July 20, 2011

Queer Issue: Marriage, Traditional and Otherwise.

At the time of this writing, New York State has passed a Marriage Equality bill allowing same sex couples to get married. This obviously has caused a great deal of celebrating among Gay and Lesbian couples who can now get married.

I have to point out that as long as government is in the business of recognizing marriages, as opposed to civil unions, there is a problem. By allowing same sex couples to get married, the State of New York has simply expanded the boundaries of discrimination, nothing more.

First off, Marriage is a religious institution and therefore the government should not be involved in getting to define what constitutes a marriage. Furthermore, outside of specific cases involving minors (death of parents, child abuse, etc.), the government has little business in deciding who can legally be a family and those who cannot be a family.

What the government should recognize are civil unions. As I have mentioned before, this should not have to have any other restrictions then what are usually placed upon any other type of contract. Adults can engage in contracts, but not minors, nor will civil unions lead to people marrying their horses, pets, and assorted potted plants.

Of course, there are some specific situations that I would like to address further.

Well, that actually happens to be a rather traditional way of getting hitched. There is nothing more ironic than a defender of "traditional" marriage citing same-sex marriage as a slippery slope towards that evil institution of *gasp* polygamous relationships.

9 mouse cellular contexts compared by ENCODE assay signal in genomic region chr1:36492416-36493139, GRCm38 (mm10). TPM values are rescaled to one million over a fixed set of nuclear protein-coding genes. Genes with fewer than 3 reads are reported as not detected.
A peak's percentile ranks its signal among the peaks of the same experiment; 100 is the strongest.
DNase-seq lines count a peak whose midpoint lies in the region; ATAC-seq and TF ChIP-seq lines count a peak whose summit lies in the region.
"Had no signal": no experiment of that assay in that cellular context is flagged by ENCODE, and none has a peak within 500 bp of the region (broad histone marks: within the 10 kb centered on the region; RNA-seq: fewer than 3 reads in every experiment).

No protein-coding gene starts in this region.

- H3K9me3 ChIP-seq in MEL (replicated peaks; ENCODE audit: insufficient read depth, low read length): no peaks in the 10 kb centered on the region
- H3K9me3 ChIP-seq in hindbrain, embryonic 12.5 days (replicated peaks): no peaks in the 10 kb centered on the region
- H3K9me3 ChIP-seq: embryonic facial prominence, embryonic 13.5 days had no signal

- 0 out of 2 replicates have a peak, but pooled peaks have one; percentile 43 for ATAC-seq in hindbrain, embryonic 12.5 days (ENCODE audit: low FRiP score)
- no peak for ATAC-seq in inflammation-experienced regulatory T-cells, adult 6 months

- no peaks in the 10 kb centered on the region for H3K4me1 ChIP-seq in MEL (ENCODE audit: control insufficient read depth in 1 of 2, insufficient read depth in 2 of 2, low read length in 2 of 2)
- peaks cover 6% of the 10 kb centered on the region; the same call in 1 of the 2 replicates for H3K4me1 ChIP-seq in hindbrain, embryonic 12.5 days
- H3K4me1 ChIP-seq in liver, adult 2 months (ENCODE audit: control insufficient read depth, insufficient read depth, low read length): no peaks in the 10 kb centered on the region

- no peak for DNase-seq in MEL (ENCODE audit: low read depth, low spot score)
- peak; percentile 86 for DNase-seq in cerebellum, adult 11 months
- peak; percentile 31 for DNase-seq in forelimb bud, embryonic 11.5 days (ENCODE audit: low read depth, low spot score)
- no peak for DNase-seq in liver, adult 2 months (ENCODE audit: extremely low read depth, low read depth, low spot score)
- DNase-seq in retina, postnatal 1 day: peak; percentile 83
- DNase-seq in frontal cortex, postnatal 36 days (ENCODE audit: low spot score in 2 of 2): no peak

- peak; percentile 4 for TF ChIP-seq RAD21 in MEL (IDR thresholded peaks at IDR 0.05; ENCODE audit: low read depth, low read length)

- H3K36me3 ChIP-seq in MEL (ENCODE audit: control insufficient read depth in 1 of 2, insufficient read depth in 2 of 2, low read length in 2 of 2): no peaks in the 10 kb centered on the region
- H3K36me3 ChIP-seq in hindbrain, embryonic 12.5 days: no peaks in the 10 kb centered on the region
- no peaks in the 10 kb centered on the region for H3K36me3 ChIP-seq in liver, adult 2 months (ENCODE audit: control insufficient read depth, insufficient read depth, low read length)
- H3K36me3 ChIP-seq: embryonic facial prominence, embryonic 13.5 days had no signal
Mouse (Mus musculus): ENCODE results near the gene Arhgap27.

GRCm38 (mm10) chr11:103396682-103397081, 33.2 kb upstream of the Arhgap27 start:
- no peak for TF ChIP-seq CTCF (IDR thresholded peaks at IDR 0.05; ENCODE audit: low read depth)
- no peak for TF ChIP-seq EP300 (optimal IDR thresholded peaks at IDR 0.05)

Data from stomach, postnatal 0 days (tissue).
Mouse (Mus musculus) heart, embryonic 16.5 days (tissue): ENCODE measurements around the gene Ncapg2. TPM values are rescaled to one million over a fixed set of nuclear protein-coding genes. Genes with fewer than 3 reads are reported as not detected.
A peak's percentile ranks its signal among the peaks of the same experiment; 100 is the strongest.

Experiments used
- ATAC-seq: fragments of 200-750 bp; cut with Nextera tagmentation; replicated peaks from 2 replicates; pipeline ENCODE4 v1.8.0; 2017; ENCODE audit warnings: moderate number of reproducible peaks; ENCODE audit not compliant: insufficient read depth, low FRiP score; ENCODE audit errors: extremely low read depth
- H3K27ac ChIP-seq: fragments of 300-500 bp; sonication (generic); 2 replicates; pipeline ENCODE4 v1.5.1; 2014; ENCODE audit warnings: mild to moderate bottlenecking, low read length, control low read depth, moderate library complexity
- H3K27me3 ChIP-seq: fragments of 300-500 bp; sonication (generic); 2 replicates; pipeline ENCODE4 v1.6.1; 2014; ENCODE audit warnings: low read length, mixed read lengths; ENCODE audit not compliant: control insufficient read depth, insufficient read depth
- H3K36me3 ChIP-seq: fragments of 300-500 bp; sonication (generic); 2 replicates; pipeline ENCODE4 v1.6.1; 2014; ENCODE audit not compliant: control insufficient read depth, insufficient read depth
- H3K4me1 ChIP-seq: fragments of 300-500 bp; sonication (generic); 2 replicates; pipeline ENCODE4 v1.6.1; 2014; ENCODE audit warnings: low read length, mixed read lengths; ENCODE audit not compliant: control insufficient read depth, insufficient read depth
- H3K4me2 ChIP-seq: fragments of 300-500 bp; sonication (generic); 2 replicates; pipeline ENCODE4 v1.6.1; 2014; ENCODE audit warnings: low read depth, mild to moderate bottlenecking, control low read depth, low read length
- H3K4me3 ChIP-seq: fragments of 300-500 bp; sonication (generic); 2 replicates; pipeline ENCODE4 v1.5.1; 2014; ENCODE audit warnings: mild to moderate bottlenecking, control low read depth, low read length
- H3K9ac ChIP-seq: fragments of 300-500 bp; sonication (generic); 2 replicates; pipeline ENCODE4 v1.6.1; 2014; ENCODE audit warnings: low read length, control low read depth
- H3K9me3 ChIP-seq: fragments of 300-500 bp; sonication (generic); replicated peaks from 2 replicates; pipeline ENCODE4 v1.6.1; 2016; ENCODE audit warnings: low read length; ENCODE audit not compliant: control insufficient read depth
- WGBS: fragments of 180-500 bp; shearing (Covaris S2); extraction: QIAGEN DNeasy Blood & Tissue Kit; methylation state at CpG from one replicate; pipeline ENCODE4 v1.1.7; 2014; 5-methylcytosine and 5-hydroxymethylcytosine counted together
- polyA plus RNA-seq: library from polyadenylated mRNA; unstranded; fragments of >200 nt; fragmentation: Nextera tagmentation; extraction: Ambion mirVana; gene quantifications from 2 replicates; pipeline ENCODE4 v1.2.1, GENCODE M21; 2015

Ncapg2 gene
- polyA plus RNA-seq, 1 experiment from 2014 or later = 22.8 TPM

I admit that I have had my prejudices in the past. I was not as open minded as I am now about open relationships. However, I have since questioned that position and believe that as long as stringent safe sex practices are observed, there is no reason why any committed relationship has to be limited to two people. Philosophically speaking it is difficult to raise ethical objections against consensual relationships among adults, even those that involve more then one person. Why should the government not recognize them as well?

There is a legitimate scientific concern that people who are closely related by genetic lineage should not procreate as the offspring are much more likely to inherit a genetic disorder. However, those who argue that marriage equality will more likely to lead to incest should be advised that more states right now allow cousins to get married then same sex partners in committed relationships. Just saying.

Furthermore, if we do not give specific special privileges, like tax breaks for adults in committed relationships, unlike to families with kids or other dependants who actually need it, there would be no reason for people who are already related to legally marry. The purpose of civil unions should be to legally expand ones family, not strengthen already existing bonds.

As I have written earlier, civil unions should be for specific cases, to allow partners hospital visitation and the ability to make medical decisions when one partner is unable to do so and for cases involving child custody and inheritance when one partner dies. Ultimately, what is most important is that we have the tools to define who our families are, not have to face unreasonable legal restrictions limiting our options in that regard.

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